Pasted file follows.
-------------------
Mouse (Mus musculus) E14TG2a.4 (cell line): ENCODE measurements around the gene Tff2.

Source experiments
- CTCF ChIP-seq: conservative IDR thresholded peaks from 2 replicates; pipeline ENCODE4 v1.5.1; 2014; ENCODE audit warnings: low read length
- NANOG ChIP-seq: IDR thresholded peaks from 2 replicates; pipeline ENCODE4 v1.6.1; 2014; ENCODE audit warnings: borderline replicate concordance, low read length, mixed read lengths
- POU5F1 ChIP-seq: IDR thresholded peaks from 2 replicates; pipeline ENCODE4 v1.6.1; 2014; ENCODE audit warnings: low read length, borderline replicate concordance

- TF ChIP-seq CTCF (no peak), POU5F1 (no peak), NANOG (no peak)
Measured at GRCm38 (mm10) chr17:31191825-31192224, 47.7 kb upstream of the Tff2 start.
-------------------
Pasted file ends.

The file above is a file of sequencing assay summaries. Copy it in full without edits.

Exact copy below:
Mouse (Mus musculus) E14TG2a.4 (cell line): ENCODE measurements around the gene Tff2.

Source experiments
- CTCF ChIP-seq: conservative IDR thresholded peaks from 2 replicates; pipeline ENCODE4 v1.5.1; 2014; ENCODE audit warnings: low read length
- NANOG ChIP-seq: IDR thresholded peaks from 2 replicates; pipeline ENCODE4 v1.6.1; 2014; ENCODE audit warnings: borderline replicate concordance, low read length, mixed read lengths
- POU5F1 ChIP-seq: IDR thresholded peaks from 2 replicates; pipeline ENCODE4 v1.6.1; 2014; ENCODE audit warnings: low read length, borderline replicate concordance

- TF ChIP-seq CTCF (no peak), POU5F1 (no peak), NANOG (no peak)
Measured at GRCm38 (mm10) chr17:31191825-31192224, 47.7 kb upstream of the Tff2 start.